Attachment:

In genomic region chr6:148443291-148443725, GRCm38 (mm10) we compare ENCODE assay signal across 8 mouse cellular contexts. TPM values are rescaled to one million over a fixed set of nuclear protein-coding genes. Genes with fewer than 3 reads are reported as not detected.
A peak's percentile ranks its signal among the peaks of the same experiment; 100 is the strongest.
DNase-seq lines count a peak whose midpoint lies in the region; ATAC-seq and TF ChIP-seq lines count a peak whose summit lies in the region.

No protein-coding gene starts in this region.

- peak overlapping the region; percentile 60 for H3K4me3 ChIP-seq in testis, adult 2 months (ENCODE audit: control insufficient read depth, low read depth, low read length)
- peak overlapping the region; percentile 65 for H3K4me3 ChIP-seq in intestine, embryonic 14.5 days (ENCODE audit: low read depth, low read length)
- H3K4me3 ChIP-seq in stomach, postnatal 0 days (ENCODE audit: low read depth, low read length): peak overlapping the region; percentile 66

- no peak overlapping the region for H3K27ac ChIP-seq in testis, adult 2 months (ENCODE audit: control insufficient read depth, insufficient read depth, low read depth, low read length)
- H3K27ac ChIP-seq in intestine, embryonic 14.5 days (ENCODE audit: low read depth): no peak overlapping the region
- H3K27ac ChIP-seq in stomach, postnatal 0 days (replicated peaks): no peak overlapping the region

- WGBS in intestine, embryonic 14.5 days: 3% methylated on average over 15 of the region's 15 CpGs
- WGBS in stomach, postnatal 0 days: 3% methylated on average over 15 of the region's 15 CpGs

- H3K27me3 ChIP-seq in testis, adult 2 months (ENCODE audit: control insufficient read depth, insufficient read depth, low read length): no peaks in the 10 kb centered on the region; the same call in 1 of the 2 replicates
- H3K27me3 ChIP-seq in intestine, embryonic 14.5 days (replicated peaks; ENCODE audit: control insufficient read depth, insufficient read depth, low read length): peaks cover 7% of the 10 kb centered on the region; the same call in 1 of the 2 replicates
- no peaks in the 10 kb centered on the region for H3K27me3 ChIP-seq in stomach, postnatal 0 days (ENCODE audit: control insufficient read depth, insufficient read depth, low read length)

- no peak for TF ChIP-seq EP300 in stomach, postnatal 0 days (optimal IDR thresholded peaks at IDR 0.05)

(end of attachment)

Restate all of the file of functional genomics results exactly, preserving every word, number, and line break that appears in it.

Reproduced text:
In genomic region chr6:148443291-148443725, GRCm38 (mm10) we compare ENCODE assay signal across 8 mouse cellular contexts. TPM values are rescaled to one million over a fixed set of nuclear protein-coding genes. Genes with fewer than 3 reads are reported as not detected.
A peak's percentile ranks its signal among the peaks of the same experiment; 100 is the strongest.
DNase-seq lines count a peak whose midpoint lies in the region; ATAC-seq and TF ChIP-seq lines count a peak whose summit lies in the region.

No protein-coding gene starts in this region.

- peak overlapping the region; percentile 60 for H3K4me3 ChIP-seq in testis, adult 2 months (ENCODE audit: control insufficient read depth, low read depth, low read length)
- peak overlapping the region; percentile 65 for H3K4me3 ChIP-seq in intestine, embryonic 14.5 days (ENCODE audit: low read depth, low read length)
- H3K4me3 ChIP-seq in stomach, postnatal 0 days (ENCODE audit: low read depth, low read length): peak overlapping the region; percentile 66

- no peak overlapping the region for H3K27ac ChIP-seq in testis, adult 2 months (ENCODE audit: control insufficient read depth, insufficient read depth, low read depth, low read length)
- H3K27ac ChIP-seq in intestine, embryonic 14.5 days (ENCODE audit: low read depth): no peak overlapping the region
- H3K27ac ChIP-seq in stomach, postnatal 0 days (replicated peaks): no peak overlapping the region

- WGBS in intestine, embryonic 14.5 days: 3% methylated on average over 15 of the region's 15 CpGs
- WGBS in stomach, postnatal 0 days: 3% methylated on average over 15 of the region's 15 CpGs

- H3K27me3 ChIP-seq in testis, adult 2 months (ENCODE audit: control insufficient read depth, insufficient read depth, low read length): no peaks in the 10 kb centered on the region; the same call in 1 of the 2 replicates
- H3K27me3 ChIP-seq in intestine, embryonic 14.5 days (replicated peaks; ENCODE audit: control insufficient read depth, insufficient read depth, low read length): peaks cover 7% of the 10 kb centered on the region; the same call in 1 of the 2 replicates
- no peaks in the 10 kb centered on the region for H3K27me3 ChIP-seq in stomach, postnatal 0 days (ENCODE audit: control insufficient read depth, insufficient read depth, low read length)

- no peak for TF ChIP-seq EP300 in stomach, postnatal 0 days (optimal IDR thresholded peaks at IDR 0.05)